When you are ready to bake the cookies, scoop a scant quarter cup of dough and roll into a ball. Flatten the ball slightly and place on the prepared baking sheet. Repeat with the remaining dough, spacing the cookies at least 2-3 inches apart. Bake about 10-12 minutes or just until set. (Do not overbake! The edges should be no more than very lightly browned if at all.) Let cool on the baking sheet for several minutes. Transfer to a wire rack to cool completely.
To frost the cookies, place the confectioners’ sugar in a medium bowl. Add the melted butter, vanilla, and milk to the bowl and whisk until smooth. Whisk in additional milk as necessary, 1 teaspoon at a time, until you reach your desired consistency. Tint with food coloring if desired. Use an offset spatula or spoon to frost the cooled cookies. (If the frosting begins to thicken as you decorate, just continue to whisk in small amounts of milk to keep it workable.) Top with sprinkles if desired. Store in an airtight container.


Bottle It Up

We have gone little craft-crazy this holiday season. The first thing we created? Silver bottles for the entry way. This project was really easy, but it did take a moment of trial and error.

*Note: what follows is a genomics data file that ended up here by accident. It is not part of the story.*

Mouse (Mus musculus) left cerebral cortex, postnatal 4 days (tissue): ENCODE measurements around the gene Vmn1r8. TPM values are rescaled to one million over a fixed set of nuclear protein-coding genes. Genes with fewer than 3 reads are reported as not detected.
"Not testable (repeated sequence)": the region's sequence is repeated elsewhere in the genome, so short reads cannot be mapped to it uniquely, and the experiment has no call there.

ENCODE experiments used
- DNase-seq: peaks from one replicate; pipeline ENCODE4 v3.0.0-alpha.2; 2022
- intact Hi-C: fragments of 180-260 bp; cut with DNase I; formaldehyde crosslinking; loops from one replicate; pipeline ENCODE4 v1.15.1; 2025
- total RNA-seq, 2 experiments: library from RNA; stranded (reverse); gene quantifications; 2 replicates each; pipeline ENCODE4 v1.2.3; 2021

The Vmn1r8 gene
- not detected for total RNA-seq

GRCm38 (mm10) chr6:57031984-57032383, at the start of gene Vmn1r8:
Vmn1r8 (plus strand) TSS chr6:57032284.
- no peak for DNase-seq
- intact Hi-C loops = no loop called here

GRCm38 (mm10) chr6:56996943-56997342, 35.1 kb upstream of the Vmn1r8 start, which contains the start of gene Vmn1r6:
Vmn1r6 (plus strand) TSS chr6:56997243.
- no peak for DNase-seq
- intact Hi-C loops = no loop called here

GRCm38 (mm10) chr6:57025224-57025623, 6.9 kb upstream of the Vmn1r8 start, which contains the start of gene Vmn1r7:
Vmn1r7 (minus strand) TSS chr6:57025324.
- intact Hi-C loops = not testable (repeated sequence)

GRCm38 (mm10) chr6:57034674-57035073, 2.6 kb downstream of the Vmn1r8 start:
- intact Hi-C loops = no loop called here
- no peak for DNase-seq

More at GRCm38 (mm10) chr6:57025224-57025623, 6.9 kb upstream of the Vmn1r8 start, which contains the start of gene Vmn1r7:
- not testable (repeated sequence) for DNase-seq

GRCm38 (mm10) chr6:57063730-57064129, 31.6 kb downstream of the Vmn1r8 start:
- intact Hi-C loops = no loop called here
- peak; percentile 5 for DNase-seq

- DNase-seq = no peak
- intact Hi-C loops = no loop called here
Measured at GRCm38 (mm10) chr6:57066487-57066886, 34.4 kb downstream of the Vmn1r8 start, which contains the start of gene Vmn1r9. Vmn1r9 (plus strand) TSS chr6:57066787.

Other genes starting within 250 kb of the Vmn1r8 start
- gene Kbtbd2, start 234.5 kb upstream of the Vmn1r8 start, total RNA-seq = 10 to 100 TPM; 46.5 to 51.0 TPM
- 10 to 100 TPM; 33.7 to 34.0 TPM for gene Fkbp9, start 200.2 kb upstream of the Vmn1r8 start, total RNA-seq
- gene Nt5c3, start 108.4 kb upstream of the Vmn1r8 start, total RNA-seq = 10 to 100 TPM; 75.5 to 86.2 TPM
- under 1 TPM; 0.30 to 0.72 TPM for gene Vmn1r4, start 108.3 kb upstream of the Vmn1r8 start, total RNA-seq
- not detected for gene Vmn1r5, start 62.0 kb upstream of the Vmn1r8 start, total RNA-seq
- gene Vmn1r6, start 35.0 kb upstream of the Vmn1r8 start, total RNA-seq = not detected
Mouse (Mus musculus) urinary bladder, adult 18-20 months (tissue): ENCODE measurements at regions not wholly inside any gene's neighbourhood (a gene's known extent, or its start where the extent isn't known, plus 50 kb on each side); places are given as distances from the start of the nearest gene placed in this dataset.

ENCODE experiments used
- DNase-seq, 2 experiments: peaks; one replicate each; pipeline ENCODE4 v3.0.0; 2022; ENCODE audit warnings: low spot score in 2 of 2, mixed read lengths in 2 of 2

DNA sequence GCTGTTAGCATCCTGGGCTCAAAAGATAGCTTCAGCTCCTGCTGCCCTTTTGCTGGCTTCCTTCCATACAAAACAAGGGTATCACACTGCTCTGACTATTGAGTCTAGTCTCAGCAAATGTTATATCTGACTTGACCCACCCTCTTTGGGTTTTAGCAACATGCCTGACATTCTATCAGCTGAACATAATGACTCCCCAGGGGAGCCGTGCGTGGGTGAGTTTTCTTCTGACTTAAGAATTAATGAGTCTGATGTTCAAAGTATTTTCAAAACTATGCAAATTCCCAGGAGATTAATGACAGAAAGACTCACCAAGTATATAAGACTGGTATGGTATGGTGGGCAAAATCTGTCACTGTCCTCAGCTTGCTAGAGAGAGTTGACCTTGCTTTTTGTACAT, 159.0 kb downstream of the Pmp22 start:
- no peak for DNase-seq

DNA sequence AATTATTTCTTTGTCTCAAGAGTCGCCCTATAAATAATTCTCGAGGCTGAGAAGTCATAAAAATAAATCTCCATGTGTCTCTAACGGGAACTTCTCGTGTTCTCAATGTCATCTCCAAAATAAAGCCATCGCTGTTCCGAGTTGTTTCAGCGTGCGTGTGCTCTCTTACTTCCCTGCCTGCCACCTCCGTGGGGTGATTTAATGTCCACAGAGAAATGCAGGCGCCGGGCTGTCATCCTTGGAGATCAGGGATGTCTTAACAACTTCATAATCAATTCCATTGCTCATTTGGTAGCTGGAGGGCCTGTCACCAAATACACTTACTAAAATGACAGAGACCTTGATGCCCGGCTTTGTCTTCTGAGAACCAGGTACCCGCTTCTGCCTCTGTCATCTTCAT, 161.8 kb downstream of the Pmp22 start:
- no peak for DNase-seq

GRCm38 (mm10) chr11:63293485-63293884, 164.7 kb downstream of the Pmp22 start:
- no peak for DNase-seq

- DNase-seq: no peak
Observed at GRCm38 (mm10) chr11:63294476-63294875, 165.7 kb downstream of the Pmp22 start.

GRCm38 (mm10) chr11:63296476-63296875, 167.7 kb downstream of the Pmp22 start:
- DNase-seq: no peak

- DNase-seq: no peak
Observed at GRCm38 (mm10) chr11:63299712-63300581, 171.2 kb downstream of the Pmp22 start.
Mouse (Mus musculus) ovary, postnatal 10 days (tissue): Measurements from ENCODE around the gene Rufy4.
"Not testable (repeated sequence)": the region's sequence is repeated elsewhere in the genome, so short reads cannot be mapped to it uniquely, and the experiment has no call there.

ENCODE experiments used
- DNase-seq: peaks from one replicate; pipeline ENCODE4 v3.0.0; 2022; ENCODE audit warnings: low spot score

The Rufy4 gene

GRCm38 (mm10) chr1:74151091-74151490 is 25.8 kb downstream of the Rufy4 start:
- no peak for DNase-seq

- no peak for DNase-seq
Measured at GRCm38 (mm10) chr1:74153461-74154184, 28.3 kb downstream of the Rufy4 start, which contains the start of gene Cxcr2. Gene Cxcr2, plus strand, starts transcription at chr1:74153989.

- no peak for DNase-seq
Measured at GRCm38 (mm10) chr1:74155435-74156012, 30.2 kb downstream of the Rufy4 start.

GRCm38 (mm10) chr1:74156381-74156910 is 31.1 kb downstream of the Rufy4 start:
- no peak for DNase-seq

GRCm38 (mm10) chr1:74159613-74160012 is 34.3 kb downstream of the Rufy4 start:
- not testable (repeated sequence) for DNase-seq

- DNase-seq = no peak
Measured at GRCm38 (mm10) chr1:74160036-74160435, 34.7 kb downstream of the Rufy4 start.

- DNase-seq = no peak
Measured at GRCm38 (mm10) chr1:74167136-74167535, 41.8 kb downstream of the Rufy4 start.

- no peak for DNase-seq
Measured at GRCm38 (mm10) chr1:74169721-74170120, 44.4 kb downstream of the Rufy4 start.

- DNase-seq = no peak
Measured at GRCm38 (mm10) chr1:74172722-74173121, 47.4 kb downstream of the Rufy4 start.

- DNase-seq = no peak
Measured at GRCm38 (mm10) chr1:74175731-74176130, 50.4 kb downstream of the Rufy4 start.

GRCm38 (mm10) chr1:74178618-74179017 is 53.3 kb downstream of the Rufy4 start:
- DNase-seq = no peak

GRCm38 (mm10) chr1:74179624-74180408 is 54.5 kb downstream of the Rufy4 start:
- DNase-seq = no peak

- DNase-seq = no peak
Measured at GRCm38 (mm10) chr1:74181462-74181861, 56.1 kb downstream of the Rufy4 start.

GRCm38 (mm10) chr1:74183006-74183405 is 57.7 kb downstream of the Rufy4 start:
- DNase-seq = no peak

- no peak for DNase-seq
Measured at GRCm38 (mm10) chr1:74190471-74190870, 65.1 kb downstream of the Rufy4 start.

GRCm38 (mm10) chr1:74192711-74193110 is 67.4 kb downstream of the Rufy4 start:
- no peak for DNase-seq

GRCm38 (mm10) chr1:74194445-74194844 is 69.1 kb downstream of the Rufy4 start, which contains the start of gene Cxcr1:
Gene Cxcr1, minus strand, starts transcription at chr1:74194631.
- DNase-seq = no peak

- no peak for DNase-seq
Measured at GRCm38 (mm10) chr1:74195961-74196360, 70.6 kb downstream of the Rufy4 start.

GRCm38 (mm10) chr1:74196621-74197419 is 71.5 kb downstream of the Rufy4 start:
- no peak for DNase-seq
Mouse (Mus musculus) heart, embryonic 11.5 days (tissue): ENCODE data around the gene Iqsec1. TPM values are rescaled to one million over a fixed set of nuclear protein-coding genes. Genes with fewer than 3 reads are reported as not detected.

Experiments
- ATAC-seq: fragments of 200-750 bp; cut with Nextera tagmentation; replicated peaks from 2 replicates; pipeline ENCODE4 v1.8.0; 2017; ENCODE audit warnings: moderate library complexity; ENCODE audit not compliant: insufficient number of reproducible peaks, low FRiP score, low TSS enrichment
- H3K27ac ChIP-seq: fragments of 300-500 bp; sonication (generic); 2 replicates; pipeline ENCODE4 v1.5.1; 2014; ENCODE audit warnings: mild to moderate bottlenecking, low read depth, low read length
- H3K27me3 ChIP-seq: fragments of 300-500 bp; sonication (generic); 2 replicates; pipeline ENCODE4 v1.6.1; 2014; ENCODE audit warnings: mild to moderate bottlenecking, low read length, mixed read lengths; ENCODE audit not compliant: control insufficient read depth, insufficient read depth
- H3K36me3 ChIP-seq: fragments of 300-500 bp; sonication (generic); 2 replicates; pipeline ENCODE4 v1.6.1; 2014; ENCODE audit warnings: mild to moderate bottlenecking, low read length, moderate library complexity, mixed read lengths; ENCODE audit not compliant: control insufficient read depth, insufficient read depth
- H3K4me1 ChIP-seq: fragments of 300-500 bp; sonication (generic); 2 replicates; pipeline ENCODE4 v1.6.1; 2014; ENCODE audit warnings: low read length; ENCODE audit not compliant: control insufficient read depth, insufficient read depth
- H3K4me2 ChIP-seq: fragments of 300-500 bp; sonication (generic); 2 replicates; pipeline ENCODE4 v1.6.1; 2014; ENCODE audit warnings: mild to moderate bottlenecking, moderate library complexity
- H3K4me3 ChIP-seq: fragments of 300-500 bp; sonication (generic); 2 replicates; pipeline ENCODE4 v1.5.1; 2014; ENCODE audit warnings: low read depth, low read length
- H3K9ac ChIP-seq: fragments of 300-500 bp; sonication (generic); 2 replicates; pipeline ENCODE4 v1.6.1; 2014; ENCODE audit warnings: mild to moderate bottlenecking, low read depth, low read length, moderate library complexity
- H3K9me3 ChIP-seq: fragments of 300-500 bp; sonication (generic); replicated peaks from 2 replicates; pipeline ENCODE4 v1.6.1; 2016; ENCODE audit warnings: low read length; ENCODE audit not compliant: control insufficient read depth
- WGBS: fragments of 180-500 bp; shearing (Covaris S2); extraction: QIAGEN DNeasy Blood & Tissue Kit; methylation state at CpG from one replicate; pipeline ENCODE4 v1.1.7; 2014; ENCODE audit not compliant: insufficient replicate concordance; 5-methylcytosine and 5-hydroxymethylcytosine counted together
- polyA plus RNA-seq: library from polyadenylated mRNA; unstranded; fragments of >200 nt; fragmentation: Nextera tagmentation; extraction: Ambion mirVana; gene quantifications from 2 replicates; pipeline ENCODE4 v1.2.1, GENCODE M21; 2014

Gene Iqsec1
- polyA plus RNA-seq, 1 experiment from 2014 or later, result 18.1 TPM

What You Need:

Epsom Salt (We used Dr. Teal's Cooling Peppermint -- our bottles smell amazing!)
Silver spray paint

Yep, that's all.

Side Note: Glitter is more expensive that I remember it being when I was 9.  This could be because I don't actually know how much it was when I was 9.

Put your newspaper down. Now, we mixed the glitter and the Epsom salt on the newspaper like so:

We sprayed the bottles completely silver and then rolled the bottom of the bottles in the glitter and salt mixture. This is what happened:

I don't know if you can tell (or maybe that's the wrong picture), but we didn't think things through. Our patio is concrete (or "concreek" according to B). Rolling a spray painted glass bottle over the concrete only scratches the paint off the bottle.  So what could have been a one-person project quickly devolved into a two-person laugh riot.

Basically, one person sprayed the bottle and the tilted it back (so as not the scratch the paint) and rotated it. Meanwhile, the other person threw the salt and glitter mixture gingerly upon the bottle as it was being rotated. Hilarity ensured when the person spray painting (me) paid no attention the the direction the spray nozzle was pointing and continually painted everything save the bottle.

But, we were ultimately successful. See:

The picture doesn't really do them justice. All in all, the project took about 20 minutes (half of which was us realizing concrete is not the ideal surface upon which to craft, followed by a good 2 minutes of laughing).